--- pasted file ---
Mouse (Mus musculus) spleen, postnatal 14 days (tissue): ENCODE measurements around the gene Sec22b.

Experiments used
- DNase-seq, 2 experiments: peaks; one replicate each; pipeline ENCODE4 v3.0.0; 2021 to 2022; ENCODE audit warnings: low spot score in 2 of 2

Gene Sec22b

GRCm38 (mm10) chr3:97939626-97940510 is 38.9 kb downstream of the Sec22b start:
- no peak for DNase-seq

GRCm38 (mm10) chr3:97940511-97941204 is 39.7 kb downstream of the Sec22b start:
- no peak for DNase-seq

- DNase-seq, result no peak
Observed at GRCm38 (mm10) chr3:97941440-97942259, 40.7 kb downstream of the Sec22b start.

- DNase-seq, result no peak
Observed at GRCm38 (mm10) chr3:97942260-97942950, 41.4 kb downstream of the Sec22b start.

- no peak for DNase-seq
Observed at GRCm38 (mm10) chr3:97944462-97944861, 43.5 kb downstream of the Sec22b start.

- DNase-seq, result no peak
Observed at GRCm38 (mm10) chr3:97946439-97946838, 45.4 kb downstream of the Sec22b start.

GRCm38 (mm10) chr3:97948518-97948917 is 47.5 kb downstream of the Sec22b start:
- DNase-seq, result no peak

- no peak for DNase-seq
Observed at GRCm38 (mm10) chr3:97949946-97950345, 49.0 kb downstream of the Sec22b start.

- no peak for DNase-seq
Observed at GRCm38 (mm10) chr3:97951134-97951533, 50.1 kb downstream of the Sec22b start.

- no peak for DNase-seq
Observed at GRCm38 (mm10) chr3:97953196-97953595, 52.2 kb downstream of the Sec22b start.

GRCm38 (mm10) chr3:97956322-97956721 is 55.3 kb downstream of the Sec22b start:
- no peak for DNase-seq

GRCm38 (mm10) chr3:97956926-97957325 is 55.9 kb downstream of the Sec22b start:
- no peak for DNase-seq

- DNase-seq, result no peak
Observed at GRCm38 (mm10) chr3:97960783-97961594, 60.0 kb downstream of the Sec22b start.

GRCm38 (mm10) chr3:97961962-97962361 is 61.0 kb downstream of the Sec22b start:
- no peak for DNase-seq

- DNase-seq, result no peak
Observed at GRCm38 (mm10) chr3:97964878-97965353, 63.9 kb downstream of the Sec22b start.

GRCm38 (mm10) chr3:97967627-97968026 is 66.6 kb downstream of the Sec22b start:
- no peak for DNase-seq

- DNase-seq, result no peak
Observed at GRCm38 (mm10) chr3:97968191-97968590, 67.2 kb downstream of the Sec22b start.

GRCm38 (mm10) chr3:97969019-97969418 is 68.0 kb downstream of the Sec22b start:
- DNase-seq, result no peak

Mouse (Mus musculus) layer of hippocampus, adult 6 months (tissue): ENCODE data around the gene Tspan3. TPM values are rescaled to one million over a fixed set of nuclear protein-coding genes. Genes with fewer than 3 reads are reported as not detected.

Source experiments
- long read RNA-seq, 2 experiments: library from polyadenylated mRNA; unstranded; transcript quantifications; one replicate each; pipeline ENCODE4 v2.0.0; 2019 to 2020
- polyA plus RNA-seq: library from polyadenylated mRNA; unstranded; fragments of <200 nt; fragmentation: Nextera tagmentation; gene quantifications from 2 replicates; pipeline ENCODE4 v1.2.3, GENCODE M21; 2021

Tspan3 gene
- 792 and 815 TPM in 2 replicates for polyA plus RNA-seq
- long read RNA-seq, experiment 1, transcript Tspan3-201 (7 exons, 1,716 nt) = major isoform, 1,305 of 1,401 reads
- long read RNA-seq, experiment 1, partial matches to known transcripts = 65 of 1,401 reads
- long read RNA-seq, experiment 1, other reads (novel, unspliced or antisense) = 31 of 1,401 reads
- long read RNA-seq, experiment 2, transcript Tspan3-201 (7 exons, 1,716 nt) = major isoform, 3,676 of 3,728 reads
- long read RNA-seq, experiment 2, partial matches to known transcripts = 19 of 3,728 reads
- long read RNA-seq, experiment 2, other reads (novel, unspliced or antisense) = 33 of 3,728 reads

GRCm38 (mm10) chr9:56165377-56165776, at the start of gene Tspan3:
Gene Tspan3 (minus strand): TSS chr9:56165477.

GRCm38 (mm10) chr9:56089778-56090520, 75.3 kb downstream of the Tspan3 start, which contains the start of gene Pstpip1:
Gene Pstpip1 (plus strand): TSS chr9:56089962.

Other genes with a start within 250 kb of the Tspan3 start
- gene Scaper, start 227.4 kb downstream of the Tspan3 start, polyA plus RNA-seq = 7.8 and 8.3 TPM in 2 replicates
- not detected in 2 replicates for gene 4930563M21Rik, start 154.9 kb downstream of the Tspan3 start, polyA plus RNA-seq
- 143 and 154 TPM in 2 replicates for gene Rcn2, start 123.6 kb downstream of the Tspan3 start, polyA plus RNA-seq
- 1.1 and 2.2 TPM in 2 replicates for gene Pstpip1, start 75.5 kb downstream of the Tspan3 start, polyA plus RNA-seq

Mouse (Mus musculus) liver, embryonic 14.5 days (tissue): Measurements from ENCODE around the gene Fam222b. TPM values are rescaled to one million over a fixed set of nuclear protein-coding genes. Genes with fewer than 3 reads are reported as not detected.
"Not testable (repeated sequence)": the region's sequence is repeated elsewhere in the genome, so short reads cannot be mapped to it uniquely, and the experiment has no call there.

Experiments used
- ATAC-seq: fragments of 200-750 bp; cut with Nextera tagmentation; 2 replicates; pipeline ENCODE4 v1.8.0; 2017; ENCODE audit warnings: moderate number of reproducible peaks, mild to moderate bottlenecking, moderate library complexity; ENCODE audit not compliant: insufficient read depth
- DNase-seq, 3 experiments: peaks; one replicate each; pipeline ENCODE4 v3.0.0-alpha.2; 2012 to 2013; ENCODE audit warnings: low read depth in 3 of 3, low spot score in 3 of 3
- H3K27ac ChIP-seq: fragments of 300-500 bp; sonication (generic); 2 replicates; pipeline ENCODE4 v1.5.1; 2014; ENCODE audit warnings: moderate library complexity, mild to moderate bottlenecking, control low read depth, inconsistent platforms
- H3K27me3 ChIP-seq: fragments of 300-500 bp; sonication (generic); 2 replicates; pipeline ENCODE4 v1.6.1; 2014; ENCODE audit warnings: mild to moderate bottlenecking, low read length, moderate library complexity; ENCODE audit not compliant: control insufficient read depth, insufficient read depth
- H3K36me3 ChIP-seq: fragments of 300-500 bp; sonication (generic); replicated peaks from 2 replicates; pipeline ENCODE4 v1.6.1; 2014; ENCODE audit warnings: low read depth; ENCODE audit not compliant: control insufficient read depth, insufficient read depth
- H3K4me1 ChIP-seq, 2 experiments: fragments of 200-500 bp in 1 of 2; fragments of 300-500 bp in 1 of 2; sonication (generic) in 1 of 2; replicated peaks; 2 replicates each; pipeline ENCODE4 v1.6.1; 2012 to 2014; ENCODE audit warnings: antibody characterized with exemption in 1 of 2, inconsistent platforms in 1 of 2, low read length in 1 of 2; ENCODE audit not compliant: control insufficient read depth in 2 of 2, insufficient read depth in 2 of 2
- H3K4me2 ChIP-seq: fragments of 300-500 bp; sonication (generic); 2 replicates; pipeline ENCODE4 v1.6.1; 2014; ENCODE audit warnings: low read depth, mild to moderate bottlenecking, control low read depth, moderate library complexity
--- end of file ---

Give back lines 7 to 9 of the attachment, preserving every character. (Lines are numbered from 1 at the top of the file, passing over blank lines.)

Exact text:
GRCm38 (mm10) chr3:97940511-97941204 is 39.7 kb downstream of the Sec22b start:
- no peak for DNase-seq

- DNase-seq, result no peak